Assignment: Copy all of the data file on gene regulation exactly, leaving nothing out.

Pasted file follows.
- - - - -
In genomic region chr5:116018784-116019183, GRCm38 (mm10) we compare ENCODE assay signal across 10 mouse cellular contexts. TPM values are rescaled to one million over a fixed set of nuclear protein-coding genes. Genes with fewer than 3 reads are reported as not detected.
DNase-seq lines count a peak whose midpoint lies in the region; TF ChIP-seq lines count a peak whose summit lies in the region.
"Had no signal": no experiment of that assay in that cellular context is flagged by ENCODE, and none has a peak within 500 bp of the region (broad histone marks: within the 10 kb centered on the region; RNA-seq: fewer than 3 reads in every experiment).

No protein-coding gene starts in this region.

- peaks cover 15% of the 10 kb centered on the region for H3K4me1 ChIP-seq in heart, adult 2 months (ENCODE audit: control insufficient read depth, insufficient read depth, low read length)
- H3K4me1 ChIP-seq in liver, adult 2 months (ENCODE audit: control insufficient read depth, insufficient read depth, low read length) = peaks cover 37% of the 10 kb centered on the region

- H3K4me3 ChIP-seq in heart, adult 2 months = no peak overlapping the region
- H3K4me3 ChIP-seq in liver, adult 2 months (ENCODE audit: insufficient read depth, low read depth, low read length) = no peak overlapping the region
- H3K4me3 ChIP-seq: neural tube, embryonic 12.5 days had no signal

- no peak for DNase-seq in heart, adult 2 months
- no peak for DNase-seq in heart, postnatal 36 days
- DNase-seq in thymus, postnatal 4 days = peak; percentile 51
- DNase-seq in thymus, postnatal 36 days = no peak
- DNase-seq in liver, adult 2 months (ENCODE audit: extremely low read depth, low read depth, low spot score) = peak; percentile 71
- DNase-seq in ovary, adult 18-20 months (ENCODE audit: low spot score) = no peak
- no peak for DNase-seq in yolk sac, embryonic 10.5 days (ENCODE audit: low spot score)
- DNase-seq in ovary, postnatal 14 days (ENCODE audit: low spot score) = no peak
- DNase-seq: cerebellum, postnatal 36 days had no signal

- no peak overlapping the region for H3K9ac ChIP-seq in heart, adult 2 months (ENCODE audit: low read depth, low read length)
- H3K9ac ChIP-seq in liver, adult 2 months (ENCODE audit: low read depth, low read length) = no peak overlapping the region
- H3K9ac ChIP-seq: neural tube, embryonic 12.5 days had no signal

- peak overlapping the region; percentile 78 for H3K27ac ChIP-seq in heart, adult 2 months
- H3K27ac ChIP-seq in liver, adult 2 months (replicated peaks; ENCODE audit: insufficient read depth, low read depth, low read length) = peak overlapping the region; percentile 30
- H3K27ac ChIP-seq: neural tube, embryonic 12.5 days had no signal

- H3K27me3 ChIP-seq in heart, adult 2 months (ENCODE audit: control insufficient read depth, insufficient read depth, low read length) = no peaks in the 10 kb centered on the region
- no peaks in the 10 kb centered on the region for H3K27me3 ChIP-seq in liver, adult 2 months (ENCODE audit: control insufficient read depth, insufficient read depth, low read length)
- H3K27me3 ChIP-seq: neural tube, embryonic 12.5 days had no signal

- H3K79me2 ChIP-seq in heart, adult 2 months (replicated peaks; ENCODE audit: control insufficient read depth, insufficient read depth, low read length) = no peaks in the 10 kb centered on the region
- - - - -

In genomic region chr5:116018784-116019183, GRCm38 (mm10) we compare ENCODE assay signal across 10 mouse cellular contexts. TPM values are rescaled to one million over a fixed set of nuclear protein-coding genes. Genes with fewer than 3 reads are reported as not detected.
DNase-seq lines count a peak whose midpoint lies in the region; TF ChIP-seq lines count a peak whose summit lies in the region.
"Had no signal": no experiment of that assay in that cellular context is flagged by ENCODE, and none has a peak within 500 bp of the region (broad histone marks: within the 10 kb centered on the region; RNA-seq: fewer than 3 reads in every experiment).

No protein-coding gene starts in this region.

- peaks cover 15% of the 10 kb centered on the region for H3K4me1 ChIP-seq in heart, adult 2 months (ENCODE audit: control insufficient read depth, insufficient read depth, low read length)
- H3K4me1 ChIP-seq in liver, adult 2 months (ENCODE audit: control insufficient read depth, insufficient read depth, low read length) = peaks cover 37% of the 10 kb centered on the region

- H3K4me3 ChIP-seq in heart, adult 2 months = no peak overlapping the region
- H3K4me3 ChIP-seq in liver, adult 2 months (ENCODE audit: insufficient read depth, low read depth, low read length) = no peak overlapping the region
- H3K4me3 ChIP-seq: neural tube, embryonic 12.5 days had no signal

- no peak for DNase-seq in heart, adult 2 months
- no peak for DNase-seq in heart, postnatal 36 days
- DNase-seq in thymus, postnatal 4 days = peak; percentile 51
- DNase-seq in thymus, postnatal 36 days = no peak
- DNase-seq in liver, adult 2 months (ENCODE audit: extremely low read depth, low read depth, low spot score) = peak; percentile 71
- DNase-seq in ovary, adult 18-20 months (ENCODE audit: low spot score) = no peak
- no peak for DNase-seq in yolk sac, embryonic 10.5 days (ENCODE audit: low spot score)
- DNase-seq in ovary, postnatal 14 days (ENCODE audit: low spot score) = no peak
- DNase-seq: cerebellum, postnatal 36 days had no signal

- no peak overlapping the region for H3K9ac ChIP-seq in heart, adult 2 months (ENCODE audit: low read depth, low read length)
- H3K9ac ChIP-seq in liver, adult 2 months (ENCODE audit: low read depth, low read length) = no peak overlapping the region
- H3K9ac ChIP-seq: neural tube, embryonic 12.5 days had no signal

- peak overlapping the region; percentile 78 for H3K27ac ChIP-seq in heart, adult 2 months
- H3K27ac ChIP-seq in liver, adult 2 months (replicated peaks; ENCODE audit: insufficient read depth, low read depth, low read length) = peak overlapping the region; percentile 30
- H3K27ac ChIP-seq: neural tube, embryonic 12.5 days had no signal

- H3K27me3 ChIP-seq in heart, adult 2 months (ENCODE audit: control insufficient read depth, insufficient read depth, low read length) = no peaks in the 10 kb centered on the region
- no peaks in the 10 kb centered on the region for H3K27me3 ChIP-seq in liver, adult 2 months (ENCODE audit: control insufficient read depth, insufficient read depth, low read length)
- H3K27me3 ChIP-seq: neural tube, embryonic 12.5 days had no signal

- H3K79me2 ChIP-seq in heart, adult 2 months (replicated peaks; ENCODE audit: control insufficient read depth, insufficient read depth, low read length) = no peaks in the 10 kb centered on the region